The answer is TOP, if only more people actually read and understood their policies. Most young people (even into their 20s) just keep voting the same was as their parents.

I think TOP need to simplify their message. The UBI they tried to push last election was perceived as being too hard/radical for your average voter. Too hard equals no vote. Nobody is going to vote for a party who's policy they don't understand.

IMHO,what they need to do. Capital gains tax 20% exempting family home up to $1,500,000. Use money from capital gains tax to lower income taxes.

Keep it at this. Don't even have a social, environmental, welfare or healthcare policy. Just promise to retain the status quo on everything except housing.

So if you dont sell then you pay no tax...thats why is has the a rates like tax.

Which is hilarious. If people tried to explain the complexities of calculating WFF or the accommodation supplement and its effect on productivity etc, it would be lost on voters completely.

There is nothing more simple than "Everyone over the age of 18 gets x, regardless of who they are. This encourages everyone to work and costs us less overall and is completely simple".

The policy you are talking about (I believe) is their tax reform policy. Yes, it's hard to get your head around and you are right, they could simplify how they explain it.

Capital gains at 20% doesn't fix the problem when people are taxed up to 39%. The flight to assets will continue as its still tax efficient. They are quite clear about a capital gains tax NOT fixing the problem.

The very first thing they shoudl do is change their name to "the housing party" or maybe even "the house party"

Yup my thoughts exactly. Further although TOP has a good following on social media & sites like For whatever reason they get little coverage by main stream media. This little coverage they get they are better off hammering home on a single issue that matters & not fluffing around with a wide array of issues.

Yep agree. They’re not in msm partly I think because they’ve gone into hibernation mode until the next election. (A real missed opportunity in the current climate I reckon). They’re website hasn’t been updated since the last one.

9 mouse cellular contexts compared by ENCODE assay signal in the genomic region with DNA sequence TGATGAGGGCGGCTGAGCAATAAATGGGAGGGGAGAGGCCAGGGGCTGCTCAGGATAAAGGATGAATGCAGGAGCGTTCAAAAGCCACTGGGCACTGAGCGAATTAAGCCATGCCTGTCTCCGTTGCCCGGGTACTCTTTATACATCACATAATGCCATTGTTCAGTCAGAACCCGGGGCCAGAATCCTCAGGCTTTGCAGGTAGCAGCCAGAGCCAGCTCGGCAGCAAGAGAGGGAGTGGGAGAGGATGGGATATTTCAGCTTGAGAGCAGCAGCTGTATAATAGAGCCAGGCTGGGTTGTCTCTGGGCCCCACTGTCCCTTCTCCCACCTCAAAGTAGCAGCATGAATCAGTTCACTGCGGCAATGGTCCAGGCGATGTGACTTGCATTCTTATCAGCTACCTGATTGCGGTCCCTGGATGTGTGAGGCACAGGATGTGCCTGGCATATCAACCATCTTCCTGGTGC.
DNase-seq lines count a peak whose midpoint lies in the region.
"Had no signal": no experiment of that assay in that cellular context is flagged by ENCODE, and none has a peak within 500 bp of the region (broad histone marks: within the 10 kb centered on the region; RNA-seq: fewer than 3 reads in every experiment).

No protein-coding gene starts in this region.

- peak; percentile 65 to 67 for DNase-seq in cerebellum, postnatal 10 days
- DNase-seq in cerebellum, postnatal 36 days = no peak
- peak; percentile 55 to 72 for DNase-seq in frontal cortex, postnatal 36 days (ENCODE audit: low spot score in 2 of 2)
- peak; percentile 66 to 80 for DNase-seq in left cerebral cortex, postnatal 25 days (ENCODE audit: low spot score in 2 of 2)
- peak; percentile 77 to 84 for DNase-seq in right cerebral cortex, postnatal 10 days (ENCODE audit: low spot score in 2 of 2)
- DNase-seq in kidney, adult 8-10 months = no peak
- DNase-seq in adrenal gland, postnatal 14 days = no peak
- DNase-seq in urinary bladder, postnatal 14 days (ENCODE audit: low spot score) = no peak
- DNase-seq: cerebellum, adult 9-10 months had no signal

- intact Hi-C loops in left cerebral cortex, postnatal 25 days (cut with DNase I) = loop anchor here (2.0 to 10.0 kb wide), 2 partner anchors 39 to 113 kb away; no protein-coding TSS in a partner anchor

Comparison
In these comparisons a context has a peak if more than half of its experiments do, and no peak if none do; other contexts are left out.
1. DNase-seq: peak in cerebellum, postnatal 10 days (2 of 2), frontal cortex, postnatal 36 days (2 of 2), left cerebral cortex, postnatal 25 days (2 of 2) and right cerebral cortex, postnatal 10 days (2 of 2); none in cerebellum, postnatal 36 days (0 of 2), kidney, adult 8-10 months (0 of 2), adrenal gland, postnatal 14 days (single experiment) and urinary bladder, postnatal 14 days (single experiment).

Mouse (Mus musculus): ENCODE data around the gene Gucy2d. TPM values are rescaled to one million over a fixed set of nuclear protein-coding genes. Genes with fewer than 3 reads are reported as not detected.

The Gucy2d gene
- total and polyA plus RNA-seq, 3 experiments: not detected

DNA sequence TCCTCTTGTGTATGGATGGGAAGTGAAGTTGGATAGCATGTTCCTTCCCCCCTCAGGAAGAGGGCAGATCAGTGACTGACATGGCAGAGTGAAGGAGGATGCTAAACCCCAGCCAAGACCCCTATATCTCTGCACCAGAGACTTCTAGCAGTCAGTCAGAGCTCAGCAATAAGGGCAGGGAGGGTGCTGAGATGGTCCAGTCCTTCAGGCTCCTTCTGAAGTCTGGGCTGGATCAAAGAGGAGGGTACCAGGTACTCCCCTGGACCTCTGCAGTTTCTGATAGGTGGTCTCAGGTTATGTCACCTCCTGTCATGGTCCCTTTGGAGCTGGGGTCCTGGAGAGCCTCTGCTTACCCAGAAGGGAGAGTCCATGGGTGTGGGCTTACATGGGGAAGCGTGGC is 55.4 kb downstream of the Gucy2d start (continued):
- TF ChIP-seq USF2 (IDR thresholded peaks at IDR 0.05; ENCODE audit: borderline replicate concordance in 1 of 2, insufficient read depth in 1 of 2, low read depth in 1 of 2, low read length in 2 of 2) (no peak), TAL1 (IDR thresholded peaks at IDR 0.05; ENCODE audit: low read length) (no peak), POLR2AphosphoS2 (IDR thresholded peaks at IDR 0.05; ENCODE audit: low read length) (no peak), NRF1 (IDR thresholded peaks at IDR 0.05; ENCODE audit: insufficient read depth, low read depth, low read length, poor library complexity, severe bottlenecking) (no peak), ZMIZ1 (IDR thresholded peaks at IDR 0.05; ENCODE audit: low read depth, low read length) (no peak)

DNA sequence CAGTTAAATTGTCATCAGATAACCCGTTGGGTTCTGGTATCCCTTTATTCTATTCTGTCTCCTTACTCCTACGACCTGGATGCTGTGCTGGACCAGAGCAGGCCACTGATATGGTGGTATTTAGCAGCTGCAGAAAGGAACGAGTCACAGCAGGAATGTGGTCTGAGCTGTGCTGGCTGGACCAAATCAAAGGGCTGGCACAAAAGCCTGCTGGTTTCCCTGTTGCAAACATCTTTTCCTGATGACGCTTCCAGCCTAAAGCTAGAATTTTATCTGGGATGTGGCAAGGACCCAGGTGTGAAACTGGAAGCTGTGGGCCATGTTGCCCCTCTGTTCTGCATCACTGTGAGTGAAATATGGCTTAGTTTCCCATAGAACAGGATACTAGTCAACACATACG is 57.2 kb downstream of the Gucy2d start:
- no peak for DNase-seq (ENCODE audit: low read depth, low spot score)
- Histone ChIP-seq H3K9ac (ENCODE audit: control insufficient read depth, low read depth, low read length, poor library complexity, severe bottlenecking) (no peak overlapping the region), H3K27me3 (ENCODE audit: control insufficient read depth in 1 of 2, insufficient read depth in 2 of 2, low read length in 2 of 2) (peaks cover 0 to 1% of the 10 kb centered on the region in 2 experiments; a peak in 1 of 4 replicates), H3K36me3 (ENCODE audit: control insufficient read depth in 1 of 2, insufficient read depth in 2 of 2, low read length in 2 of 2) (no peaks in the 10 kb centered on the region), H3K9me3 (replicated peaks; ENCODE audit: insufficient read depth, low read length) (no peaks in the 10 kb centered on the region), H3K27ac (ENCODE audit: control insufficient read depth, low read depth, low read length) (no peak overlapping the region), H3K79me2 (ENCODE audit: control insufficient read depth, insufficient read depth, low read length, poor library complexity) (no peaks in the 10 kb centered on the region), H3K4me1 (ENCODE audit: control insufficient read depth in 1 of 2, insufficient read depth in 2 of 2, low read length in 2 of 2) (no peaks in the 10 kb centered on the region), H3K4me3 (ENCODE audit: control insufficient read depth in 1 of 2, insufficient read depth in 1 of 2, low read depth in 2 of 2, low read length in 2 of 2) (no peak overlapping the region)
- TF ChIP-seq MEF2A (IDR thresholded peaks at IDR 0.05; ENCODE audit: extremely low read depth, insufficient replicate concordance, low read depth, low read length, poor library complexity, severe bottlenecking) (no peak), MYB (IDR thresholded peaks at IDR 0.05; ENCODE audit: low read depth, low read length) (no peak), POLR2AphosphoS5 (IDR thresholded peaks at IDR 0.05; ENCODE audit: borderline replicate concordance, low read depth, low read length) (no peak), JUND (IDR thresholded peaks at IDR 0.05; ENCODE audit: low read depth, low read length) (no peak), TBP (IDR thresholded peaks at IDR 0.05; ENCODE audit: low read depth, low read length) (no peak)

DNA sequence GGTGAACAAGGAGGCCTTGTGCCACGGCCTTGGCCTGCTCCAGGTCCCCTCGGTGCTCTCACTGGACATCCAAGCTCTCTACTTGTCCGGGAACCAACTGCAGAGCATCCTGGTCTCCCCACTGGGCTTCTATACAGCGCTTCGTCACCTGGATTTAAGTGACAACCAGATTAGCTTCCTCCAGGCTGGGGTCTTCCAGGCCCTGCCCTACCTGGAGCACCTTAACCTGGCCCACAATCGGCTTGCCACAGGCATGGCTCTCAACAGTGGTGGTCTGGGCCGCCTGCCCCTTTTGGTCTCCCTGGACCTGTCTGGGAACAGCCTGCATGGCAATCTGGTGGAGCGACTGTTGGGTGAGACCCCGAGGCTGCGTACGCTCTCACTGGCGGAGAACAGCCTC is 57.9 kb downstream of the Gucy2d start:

They aren't professional politicians, they all hold down day jobs as well as run the party. This is why incumbents have a decided advantage in winning elections, they are literally paid to have a platform.

That last sentence should make you realise why we have a revolving door of the same policies from Labour and National, just with a different colour and face.

Banks should be restricted on creating currency. Only allow new credit creation on new builds and exsisting currency on current homes.

It's simple, Govt. will not let the house price fall, because NZ economy is nothing without house boom. Renters who are waiting will be keep waiting only (train have left the station it is not going to come back), last year May i remember everyone was shouting over the rooftop that house prices are going to fall more than 10% and here we are it increased 38%.
So now you think Govt. have guts to control it (in dreams). It is on fire attend 4 Auctions and you will know the reality, believe it or not it will not going to happen, no mater what ever you write in comments no one is reading.

Interest rates have nothing to do with it... 2002 to 2007 100 percent increase with rates above 8 percent. Explain that westpac???

The bank cartel, try to sound OCR then LVR but will still reject DTI.. the sound from Banks, is actually where the RBNZ & govt 'have to listen' - NZ retail banks held every vital organs, the CB & govt just have to follow. Higher mortgage? Higher TD rates? - usually after RBNZ OCR announcement, so this is that scaremongering sign in which.. true in essence. Both CB & Govt don't want to raise the OCR for sure, but they'll will just follow the banks club, OCR will only be up... following of retail Banks upping their rates soon - again OZ win,.. poor Kiwis.

Not sure how much political power/influence by JA/Lab or GR/RBNZ - as clearly their last year & this year comment sentiments were all the same, price must go up.. albeit even 4%.. on top of 20%, it is a clear wish.
Now, how world market reacts? .. what more the govt & RBNZ can do? .. when 'market confidence' slipping away.. despite 'their numerous attempt to distort it'.. First thing in mind is that no response flight controls.

Maybe I'm just an eternal optimist but I'm still hoping they'll announce something effective.
Before the first lockdown I assumed they would introduce half measures as usual and make an absolute UK style balls-up. Here's hoping they actually do something effective now - they've certainly had long enough to think about it!

Attacking rising property values annoys those who own it and vote for them. It will not happen. She loves power and will only let it go when she has a better more powerful position to move into.

People have been encouraged to purchase houses or trade up over the past year on the basis that interest rates would not increase and would more likely go down. Increasing rates now would be a handbrake turn for the market.

It could also destabilise the economy since there are so many over-indebted people. Soooo, interest rates stay low, the party continues.

The economy was destabilised by allowing the debt to be taken on.